Facebook, the world’s most popular social networking website, boasts approximately 1.13 billion daily active users and generated a staggering revenue of 27.63 billion in 2016. Furthermore, Instagram, the second most beloved social media network globally, is also under the ownership of the company. In the face of intense competition, Facebook’s ability to maintain its dominant position and consistently increase its revenue year after year is truly remarkable.
While its primary competitor, Google Plus, failed to come close to Facebook’s success, it is worthwhile to examine the Facebook Business Model. Before delving into how Facebook generates its revenue and its Revenue Model, let us first explore the companies that fall under the Facebook umbrella and its overarching business strategy.
|Meta Platforms generate revenue through advertising sales|
|Advertising sales are the primary source of Meta’s revenue|
|Meta reported a decline in daily active users in 2021|
|Reality Labs focuses on augmented and virtual reality technologies|
|Oculus VR headset is among the products offered by Reality Labs|
|Meta discloses diversity and inclusion data for its employees and general management|
- Unveiling the Journey: A Concise History of Facebook
- The Facebook Family of Companies
- Meta’s Business Ventures
- Ownership of Facebook
- How Does Meta Make Money?
- Facebook’s Business Strategy
- Understanding Facebook’s Expense Sources
- Facebook’s Business Model
- Facebook’s Competitors in the Social Media Landscape
- Facebook’s Strengths, Weaknesses, Opportunities, and Threats
Unveiling the Journey: A Concise History of Facebook
Facebook’s evolution began in 2003 when Harvard students Mark Zuckerberg, Eduardo Saverin, Dustin Moskovitz, and Chris Hughes created Facemash, an appearance-based judgment platform. It faced a quick shutdown due to policy violations. In January of the following year, they introduced thefacebok.com, a social network exclusively for Harvard students. It expanded to other universities, reaching over one million users by the end of 2004.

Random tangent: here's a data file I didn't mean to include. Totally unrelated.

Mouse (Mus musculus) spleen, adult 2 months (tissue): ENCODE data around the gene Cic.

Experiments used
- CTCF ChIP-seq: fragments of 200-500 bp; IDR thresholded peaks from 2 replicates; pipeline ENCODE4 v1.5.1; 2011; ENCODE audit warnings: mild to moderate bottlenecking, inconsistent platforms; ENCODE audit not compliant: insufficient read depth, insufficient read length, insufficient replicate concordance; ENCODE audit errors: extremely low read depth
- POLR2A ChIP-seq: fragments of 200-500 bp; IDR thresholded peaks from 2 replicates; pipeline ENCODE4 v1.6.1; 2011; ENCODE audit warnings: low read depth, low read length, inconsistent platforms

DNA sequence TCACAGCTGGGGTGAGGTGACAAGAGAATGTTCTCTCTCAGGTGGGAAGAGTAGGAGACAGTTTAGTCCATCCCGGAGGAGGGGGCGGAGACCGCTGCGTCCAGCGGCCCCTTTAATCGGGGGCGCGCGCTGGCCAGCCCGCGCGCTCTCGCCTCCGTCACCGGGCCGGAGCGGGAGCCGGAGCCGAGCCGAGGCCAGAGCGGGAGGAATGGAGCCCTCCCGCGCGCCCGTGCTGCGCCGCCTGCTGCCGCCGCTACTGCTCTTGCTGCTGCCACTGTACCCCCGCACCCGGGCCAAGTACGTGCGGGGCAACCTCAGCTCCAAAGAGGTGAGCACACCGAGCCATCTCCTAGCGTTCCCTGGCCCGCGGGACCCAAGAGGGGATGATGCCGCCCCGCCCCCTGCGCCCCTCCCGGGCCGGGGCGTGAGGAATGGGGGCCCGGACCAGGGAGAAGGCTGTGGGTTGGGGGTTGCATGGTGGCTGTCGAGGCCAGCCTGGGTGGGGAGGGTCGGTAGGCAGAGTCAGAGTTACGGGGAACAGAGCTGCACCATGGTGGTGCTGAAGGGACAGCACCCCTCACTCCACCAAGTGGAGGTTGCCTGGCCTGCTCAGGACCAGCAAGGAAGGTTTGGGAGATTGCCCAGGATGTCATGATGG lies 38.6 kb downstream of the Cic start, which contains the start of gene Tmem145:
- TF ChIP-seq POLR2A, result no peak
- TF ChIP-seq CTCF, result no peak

In 2005, it dropped the “the” and became Facebook, attracting high schoolers and international students, and boosting its user count to six million. Over the years, Facebook opened its doors to anyone above 13, surpassing MySpace in 2008 to become the leading social network. In 2012, it became a public company, raising $16 billion in its IPO and achieving a valuation of $102.4 billion.
The Facebook Family of Companies
The Facebook business model encompasses a range of diverse companies:
|Facebook Payments Inc.||Facilitating revenue generation through payment services.|
|Atlas||An ad-serving and measurement platform for advertisers.|
|A popular media-sharing platform.|
|Onavo||Provider of mobile utility applications.|
|Parse||Provider of back-end infrastructure services for apps.|
|Moves||An exercise tracking application for monitoring steps.|
|Oculus||Pioneering virtual reality technology.|
|LiveRail||Empowering publishers with a monetization platform.|
|A widely used instant messaging client.|
|Masquerade||A mobile application with visual filters.|
Meta’s Business Ventures
- Facebook: A leading social media platform enabling users to connect, communicate, and share with friends, family, and like-minded individuals. Facebook generates its primary revenue through advertising, leveraging its wide user base and various features like Groups, Watch, and Marketplace;
- Instagram: A popular photo and video-sharing application where individuals and businesses worldwide can showcase their content. Meta monetizes Instagram through advertising, capitalizing on its users’ engagement and their inclination to discover and purchase products;
- Messenger and WhatsApp: Messenger serves as an instant messaging application that connects users across the Facebook and Instagram platforms, facilitating communication with friends, family, groups, and businesses. WhatsApp, on the other hand, is a widely used messaging application offering secure and simple communication for individuals and businesses globally. Both apps provide Meta with opportunities for monetization, including advertising and premium features that enhance customer support;